(304g) Sulfur Poisoning of Diesel Exhaust Aftertreatment Catalysts
AIChE Annual Meeting
Tuesday, November 5, 2013 - 12:30pm to 1:10pm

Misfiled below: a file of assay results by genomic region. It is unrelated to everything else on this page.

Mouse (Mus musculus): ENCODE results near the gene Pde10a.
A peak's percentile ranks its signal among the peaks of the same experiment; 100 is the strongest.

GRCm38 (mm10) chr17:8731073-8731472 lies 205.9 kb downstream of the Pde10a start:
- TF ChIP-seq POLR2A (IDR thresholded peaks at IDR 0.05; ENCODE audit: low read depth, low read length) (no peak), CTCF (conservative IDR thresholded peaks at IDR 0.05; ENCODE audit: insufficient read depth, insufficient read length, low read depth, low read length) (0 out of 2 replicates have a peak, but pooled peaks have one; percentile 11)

Significant advances in recent years have led to highly efficient catalytic aftertreatment systems for diesel engines, and such systems typically consist of catalysts-in-series that target emissions reductions in NOX, CO, hydrocarbons and particulate matter. Even with these systems being commercialized, performance degradation is ever-present for each component used. In this presentation, one of the degradation modes, sulfur poisoning, will be highlighted through a brief review of selective catalytic reduction (SCR) catalysis and lean-NOX trap (LNT) literature, and results obtained from model and commercial catalysts presented. Although not necessarily straightforward, sulfur poisoning of the LNT systems is relatively well understood, with sulfur impacting both the precious metal functionality as well as the basic sites used in the adsorption of NOX to form nitrites and nitrates through formation of relatively stable sulfate species. For SCR systems, there is still significant ambiguity as to the chemistry that occurs on the surface upon exposure to sulfur. However, the results clearly show that although significant improvements have been made with regards to reducing the impact of sulfur poisoning of these systems, it still occurs. The data suggest that there are multiple catalytic functions affected, for example NOX adsorption and the formation of surface species that block active sites, with the significance of these dependent on the sulfur species present (i.e. SO2 vs. SO3 as an example). Overall, this presentation will highlight surface chemistry changes as a function of sulfur exposure for the two key NOX reduction systems used in diesel aftertreatment systems, SCR catalysts and LNTs.